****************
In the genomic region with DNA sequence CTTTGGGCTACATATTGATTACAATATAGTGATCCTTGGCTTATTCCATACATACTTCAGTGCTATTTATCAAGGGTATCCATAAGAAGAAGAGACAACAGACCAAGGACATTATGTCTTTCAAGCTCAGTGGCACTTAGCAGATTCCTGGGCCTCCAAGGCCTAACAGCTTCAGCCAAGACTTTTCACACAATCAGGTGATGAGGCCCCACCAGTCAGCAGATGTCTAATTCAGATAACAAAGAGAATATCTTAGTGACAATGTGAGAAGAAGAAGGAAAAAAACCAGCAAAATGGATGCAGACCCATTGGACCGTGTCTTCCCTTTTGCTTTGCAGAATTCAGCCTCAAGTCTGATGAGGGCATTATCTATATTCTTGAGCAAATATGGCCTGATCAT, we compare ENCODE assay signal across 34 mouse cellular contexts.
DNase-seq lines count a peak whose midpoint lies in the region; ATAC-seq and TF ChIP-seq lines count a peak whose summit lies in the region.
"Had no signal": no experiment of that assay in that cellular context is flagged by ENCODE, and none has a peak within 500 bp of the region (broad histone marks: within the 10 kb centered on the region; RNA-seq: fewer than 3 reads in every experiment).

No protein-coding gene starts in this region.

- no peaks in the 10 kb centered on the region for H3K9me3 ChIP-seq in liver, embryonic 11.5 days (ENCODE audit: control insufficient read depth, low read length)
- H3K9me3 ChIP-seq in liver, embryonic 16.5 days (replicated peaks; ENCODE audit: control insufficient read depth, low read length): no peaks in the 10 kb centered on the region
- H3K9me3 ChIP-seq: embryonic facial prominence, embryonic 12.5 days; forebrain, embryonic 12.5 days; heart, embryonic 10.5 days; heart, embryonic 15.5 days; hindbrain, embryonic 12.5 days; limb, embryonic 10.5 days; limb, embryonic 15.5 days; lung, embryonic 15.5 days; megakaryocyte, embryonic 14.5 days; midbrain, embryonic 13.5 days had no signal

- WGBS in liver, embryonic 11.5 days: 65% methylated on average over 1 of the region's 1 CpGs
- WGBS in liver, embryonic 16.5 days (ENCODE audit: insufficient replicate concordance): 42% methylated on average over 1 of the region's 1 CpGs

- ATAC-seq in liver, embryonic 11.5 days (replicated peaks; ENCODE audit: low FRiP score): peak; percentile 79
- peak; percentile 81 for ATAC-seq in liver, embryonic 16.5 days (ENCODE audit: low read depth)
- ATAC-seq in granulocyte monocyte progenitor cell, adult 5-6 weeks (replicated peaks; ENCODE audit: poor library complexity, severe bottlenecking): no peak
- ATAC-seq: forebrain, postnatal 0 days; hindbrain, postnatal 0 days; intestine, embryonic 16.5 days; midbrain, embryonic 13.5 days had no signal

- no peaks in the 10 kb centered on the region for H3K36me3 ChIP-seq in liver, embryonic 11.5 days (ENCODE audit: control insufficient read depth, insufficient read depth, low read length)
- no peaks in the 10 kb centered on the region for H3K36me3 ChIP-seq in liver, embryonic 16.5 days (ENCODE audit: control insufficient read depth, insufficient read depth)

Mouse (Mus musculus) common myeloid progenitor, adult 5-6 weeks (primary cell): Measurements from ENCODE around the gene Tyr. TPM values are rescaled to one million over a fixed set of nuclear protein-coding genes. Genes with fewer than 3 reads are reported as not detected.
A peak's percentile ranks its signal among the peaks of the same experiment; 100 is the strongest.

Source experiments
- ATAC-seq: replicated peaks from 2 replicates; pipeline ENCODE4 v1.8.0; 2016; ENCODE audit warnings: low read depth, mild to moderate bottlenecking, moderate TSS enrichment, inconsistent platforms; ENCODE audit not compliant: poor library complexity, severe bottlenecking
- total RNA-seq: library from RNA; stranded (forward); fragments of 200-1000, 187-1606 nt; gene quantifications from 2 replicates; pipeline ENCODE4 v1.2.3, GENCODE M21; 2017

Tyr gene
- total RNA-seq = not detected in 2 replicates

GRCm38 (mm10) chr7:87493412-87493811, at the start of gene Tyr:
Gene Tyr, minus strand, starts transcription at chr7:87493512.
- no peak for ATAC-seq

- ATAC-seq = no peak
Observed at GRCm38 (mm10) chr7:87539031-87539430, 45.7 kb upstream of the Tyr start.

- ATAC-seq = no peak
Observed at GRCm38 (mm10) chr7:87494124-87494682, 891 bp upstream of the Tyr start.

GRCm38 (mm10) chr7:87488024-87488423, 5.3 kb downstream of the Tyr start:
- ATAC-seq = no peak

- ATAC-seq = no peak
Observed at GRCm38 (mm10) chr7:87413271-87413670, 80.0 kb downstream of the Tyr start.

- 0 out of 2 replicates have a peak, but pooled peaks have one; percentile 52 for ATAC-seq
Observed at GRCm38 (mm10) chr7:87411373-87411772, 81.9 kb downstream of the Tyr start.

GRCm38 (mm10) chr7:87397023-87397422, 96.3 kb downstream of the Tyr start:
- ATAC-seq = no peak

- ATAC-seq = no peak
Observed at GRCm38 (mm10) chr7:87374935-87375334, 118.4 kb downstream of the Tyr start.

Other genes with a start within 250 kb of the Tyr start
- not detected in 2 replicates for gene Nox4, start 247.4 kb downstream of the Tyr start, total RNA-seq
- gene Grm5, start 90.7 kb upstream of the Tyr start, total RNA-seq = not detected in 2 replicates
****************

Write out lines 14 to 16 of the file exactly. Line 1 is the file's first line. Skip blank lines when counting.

- no peaks in the 10 kb centered on the region for H3K36me3 ChIP-seq in liver, embryonic 11.5 days (ENCODE audit: control insufficient read depth, insufficient read depth, low read length)
- no peaks in the 10 kb centered on the region for H3K36me3 ChIP-seq in liver, embryonic 16.5 days (ENCODE audit: control insufficient read depth, insufficient read depth)

Mouse (Mus musculus) common myeloid progenitor, adult 5-6 weeks (primary cell): Measurements from ENCODE around the gene Tyr. TPM values are rescaled to one million over a fixed set of nuclear protein-coding genes. Genes with fewer than 3 reads are reported as not detected.